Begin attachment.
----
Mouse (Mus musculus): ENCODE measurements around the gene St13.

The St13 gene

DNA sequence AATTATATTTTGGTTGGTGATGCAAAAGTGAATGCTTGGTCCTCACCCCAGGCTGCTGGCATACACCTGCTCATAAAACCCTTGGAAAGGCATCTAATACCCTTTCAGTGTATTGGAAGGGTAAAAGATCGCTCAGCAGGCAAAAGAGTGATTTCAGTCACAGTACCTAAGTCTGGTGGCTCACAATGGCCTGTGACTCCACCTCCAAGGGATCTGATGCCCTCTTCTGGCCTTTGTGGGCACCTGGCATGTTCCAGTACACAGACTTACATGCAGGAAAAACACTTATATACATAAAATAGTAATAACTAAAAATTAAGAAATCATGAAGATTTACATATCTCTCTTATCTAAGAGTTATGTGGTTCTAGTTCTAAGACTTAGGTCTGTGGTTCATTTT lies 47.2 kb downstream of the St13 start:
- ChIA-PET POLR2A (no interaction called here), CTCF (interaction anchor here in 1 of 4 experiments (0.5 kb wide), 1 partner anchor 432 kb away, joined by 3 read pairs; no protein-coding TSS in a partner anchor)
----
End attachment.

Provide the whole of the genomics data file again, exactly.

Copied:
Mouse (Mus musculus): ENCODE measurements around the gene St13.

The St13 gene

DNA sequence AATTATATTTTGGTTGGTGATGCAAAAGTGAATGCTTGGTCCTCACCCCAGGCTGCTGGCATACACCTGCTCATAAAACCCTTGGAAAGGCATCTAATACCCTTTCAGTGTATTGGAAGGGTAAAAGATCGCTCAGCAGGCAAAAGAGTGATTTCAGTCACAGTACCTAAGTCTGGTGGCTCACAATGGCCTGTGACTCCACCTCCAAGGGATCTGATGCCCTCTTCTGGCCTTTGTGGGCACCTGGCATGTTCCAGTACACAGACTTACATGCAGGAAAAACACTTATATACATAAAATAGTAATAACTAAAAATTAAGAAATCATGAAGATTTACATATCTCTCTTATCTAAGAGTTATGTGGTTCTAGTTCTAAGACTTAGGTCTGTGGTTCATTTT lies 47.2 kb downstream of the St13 start:
- ChIA-PET POLR2A (no interaction called here), CTCF (interaction anchor here in 1 of 4 experiments (0.5 kb wide), 1 partner anchor 432 kb away, joined by 3 read pairs; no protein-coding TSS in a partner anchor)